I didn't write that. Daniel Kitson wrote that. That is why it's in quotes. (Today is the day that websites like Google and Wikipedia are protesting the proposed legislation to censor and monetize the sharing of information online. Like many bills, these bills make it sound like you are a bad person if you oppose them (i.e. No Child Left Behind... no ones wants to leave a child behind). In fact, the titles of the bills don't fully do them justice: Protect IP Act (PIPA) in the Senate and the Stop Online Piracy Act (SOPA) in the House. Since today is a day of awareness re: these bills I thought it was important that I use the quotes. Also, I believe in giving credit.
(My nephew Callum loves pirates which I was an eensy bit worried about until we went to see Peter Pan and I saw that in the version he was familiar with Smee rejects the violent and scary traditional life of a pirate for life in London with the Darlings.)
Right now I want to give Daniel Kitson a whole lot of credit. I saw his show of that title last night at St. Ann's Warehouse in Brooklyn and laughed and cried and thought about so many, many things. Despite the fact that it is one man speaking alone on a stage (albeit a stage brought to life with simple, beautiful bulbs hanging from varying lengths of red string (?)) telling the stories of two individual lives-- it was extremely theatrical. It was not a love story. He told us that up front. And the life 'stories' were not told from beginning to end nor imbued with too strong a point of view. Instead, Mr. Kitson described the ordinary and extraordinary events that make up a life. There was one point of intersection between the two of them-- but it was not a major event in either of their lives. They each fell in love, had children, had some struggles, and passed on. Their names were William and Caroline and I wept when Mr. Kitson described the moment each of them died. In fact, I felt that massive bowling ball heaving in my chest feeling at one moment, the love I had for Caroline had grown so big, and so full, and here it was being snuffed out. I really, really recommend you go see this show. It is very, very special.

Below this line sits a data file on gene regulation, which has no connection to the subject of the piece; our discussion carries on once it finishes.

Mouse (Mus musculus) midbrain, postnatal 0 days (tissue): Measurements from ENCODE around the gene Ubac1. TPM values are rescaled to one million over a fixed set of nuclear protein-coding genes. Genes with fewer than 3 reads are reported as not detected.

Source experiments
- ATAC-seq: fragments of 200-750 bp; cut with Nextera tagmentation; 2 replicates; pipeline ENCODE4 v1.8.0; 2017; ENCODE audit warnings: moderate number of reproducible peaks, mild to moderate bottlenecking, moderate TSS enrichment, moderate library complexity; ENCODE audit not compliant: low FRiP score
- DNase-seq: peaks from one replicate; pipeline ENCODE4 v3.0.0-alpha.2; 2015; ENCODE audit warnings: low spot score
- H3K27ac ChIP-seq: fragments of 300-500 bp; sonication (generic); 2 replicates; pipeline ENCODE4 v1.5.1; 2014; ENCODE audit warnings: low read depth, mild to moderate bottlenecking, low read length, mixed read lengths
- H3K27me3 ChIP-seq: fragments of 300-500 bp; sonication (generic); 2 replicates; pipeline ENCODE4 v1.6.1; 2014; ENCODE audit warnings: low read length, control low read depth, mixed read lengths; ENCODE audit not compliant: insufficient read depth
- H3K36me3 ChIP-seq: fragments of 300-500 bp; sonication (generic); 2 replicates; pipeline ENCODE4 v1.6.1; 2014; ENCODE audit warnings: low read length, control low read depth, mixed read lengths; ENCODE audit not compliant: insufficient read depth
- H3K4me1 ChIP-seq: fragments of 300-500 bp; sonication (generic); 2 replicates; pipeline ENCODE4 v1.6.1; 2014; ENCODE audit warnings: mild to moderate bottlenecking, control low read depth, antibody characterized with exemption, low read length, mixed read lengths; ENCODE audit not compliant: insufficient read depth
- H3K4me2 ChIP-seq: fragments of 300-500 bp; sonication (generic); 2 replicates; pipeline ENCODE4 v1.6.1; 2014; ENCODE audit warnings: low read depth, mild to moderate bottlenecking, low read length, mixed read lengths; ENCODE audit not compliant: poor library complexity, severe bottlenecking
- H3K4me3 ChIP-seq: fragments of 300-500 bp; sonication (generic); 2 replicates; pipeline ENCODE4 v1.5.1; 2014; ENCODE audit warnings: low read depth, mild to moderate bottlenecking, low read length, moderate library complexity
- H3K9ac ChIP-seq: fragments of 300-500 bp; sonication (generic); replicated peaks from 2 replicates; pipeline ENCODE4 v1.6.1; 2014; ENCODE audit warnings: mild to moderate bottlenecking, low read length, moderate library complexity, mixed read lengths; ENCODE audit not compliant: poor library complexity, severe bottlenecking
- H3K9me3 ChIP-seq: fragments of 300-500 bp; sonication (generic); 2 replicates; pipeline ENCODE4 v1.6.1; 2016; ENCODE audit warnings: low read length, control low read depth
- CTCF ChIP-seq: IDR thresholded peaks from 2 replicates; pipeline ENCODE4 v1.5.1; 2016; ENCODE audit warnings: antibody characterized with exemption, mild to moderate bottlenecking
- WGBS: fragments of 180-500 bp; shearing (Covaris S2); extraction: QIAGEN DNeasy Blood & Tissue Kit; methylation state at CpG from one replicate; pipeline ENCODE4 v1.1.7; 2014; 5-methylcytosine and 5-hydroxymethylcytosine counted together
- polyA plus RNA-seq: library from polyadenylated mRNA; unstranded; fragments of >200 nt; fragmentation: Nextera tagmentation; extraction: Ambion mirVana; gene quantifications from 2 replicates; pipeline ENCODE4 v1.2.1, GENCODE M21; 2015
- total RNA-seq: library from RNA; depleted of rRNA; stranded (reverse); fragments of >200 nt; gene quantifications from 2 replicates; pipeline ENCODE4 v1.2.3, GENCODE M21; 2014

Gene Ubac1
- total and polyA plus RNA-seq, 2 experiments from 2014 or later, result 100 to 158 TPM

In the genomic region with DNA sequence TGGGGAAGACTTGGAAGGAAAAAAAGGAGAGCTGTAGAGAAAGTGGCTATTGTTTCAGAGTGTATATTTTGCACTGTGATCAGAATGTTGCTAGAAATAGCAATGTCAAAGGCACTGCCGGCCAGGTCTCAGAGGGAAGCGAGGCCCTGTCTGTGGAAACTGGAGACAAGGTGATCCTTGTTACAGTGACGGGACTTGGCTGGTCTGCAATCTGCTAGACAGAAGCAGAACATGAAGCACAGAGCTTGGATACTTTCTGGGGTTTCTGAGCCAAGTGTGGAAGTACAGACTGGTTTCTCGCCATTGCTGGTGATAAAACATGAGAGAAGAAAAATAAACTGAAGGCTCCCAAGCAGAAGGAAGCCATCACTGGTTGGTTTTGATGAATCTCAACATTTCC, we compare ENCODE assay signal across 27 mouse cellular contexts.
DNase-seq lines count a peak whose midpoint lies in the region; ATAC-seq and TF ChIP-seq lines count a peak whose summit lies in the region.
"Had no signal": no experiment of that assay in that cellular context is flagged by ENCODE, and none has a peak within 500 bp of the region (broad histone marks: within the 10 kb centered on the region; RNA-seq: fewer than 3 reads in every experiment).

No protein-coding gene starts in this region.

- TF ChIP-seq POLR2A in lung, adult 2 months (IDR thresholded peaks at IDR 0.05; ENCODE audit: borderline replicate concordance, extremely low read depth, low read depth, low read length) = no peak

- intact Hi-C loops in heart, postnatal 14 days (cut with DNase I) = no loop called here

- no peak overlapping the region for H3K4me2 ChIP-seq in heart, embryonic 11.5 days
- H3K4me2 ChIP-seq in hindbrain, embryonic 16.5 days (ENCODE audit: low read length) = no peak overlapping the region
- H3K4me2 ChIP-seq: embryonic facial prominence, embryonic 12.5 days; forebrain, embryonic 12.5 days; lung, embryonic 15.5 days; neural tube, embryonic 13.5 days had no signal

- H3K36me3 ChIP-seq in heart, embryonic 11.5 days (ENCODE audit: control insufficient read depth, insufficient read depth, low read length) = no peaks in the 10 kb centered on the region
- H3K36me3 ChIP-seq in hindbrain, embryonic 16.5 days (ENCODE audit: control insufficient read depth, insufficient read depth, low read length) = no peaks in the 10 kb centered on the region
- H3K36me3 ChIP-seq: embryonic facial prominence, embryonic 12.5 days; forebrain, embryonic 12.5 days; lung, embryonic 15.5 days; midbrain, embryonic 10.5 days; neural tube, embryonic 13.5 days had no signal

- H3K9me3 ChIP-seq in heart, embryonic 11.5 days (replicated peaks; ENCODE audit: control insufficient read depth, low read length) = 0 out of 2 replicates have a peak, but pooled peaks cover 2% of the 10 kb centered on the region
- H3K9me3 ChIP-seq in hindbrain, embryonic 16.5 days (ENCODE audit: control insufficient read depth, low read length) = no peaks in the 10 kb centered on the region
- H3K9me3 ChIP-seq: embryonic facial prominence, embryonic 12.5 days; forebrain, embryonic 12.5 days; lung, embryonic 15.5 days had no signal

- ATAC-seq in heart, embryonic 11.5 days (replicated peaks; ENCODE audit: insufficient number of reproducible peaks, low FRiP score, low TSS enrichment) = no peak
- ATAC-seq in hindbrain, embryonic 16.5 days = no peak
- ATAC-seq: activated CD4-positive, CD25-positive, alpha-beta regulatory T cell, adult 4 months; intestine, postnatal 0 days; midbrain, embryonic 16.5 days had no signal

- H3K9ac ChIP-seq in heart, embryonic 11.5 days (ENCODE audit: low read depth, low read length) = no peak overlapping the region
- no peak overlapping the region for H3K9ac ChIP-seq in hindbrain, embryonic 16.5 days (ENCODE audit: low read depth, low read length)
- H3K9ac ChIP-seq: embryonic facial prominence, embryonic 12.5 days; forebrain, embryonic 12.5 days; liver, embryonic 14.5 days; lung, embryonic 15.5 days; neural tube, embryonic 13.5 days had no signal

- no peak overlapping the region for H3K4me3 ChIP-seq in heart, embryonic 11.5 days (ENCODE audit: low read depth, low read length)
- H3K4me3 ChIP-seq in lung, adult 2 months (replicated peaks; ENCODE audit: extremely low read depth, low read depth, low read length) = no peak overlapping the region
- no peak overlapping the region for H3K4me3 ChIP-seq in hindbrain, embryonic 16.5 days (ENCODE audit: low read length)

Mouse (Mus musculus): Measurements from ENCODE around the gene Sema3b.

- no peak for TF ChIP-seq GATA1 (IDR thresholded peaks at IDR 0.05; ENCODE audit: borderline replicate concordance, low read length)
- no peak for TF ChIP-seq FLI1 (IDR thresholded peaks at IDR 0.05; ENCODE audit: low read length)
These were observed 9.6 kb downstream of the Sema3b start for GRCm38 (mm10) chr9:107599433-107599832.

Also, Daniel Kitson's present-ness throughout was exquisite and rare. When one older patron got up towards the beginning of the 4th quarter Daniel interrupted his story to say, "Oh, well, that's a shame." He was looking at the man but since the man was walking up the stairway and had his back to the stage and was probably trying to disappear anyway... he didn't respond. The front ofthe house then made a 'sad sack' kind of "awwww" sound, like they felt badly for Daniel. To which he promptly responded, "well, that's not the right sound." He went on to say he was feeling shame for calling out the poor guy who was leaving and he was mad at himself for doing so. It was very interesting how different Daniel seemed in his speech when he was performing very talking to us, for example, about the 'necessary bits of admin' at the top of the show. Outside of the story, or in moments of hiccup within the stories, he stutters. In the story, he speaks fluidly and perfectly. Last night he stumbled on the word 'father' (to which he commented, 'hmm, never had trouble with the word father before) and "ladybird/ladybug." Though he may have said something to suggest that that one was written in. Not entirely sure. And not sure I need to know either. Ahh, the great expanse of unknowing.
Will Eno told me this show was his recommendation of the year and I agree with him in the play category. My favorite musical of the year is Once. Which is opening on Broadway in March I think. Go see that too. It too is revelatory.
Also, thank you to Stella, Katya, Caleb, Jonathan Fielding, Michelle Stern, Ray Levin, Annie Baker, Amy Herzog, and Melissa Wells for sharing the experience. It felt good to share it with you.